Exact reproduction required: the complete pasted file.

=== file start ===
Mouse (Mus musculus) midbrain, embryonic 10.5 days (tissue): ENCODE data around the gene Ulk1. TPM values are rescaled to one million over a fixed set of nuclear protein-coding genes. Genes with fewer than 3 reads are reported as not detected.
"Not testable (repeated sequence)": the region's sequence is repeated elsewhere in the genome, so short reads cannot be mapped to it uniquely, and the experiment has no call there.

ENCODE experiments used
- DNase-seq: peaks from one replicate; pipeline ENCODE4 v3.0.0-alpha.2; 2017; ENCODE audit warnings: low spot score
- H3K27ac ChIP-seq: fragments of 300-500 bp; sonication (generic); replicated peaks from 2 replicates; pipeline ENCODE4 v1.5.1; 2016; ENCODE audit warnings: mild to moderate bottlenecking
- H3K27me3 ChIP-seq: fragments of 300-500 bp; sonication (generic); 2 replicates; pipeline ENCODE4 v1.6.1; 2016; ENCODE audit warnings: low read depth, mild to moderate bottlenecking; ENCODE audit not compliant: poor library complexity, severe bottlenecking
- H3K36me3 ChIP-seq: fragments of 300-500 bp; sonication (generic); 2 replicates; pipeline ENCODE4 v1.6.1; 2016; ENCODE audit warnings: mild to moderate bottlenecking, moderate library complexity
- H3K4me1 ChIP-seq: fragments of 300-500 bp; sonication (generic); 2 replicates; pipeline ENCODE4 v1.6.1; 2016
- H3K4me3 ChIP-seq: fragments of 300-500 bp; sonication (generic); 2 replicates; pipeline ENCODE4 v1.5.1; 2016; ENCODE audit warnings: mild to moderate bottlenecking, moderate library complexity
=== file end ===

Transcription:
Mouse (Mus musculus) midbrain, embryonic 10.5 days (tissue): ENCODE data around the gene Ulk1. TPM values are rescaled to one million over a fixed set of nuclear protein-coding genes. Genes with fewer than 3 reads are reported as not detected.
"Not testable (repeated sequence)": the region's sequence is repeated elsewhere in the genome, so short reads cannot be mapped to it uniquely, and the experiment has no call there.

ENCODE experiments used
- DNase-seq: peaks from one replicate; pipeline ENCODE4 v3.0.0-alpha.2; 2017; ENCODE audit warnings: low spot score
- H3K27ac ChIP-seq: fragments of 300-500 bp; sonication (generic); replicated peaks from 2 replicates; pipeline ENCODE4 v1.5.1; 2016; ENCODE audit warnings: mild to moderate bottlenecking
- H3K27me3 ChIP-seq: fragments of 300-500 bp; sonication (generic); 2 replicates; pipeline ENCODE4 v1.6.1; 2016; ENCODE audit warnings: low read depth, mild to moderate bottlenecking; ENCODE audit not compliant: poor library complexity, severe bottlenecking
- H3K36me3 ChIP-seq: fragments of 300-500 bp; sonication (generic); 2 replicates; pipeline ENCODE4 v1.6.1; 2016; ENCODE audit warnings: mild to moderate bottlenecking, moderate library complexity
- H3K4me1 ChIP-seq: fragments of 300-500 bp; sonication (generic); 2 replicates; pipeline ENCODE4 v1.6.1; 2016
- H3K4me3 ChIP-seq: fragments of 300-500 bp; sonication (generic); 2 replicates; pipeline ENCODE4 v1.5.1; 2016; ENCODE audit warnings: mild to moderate bottlenecking, moderate library complexity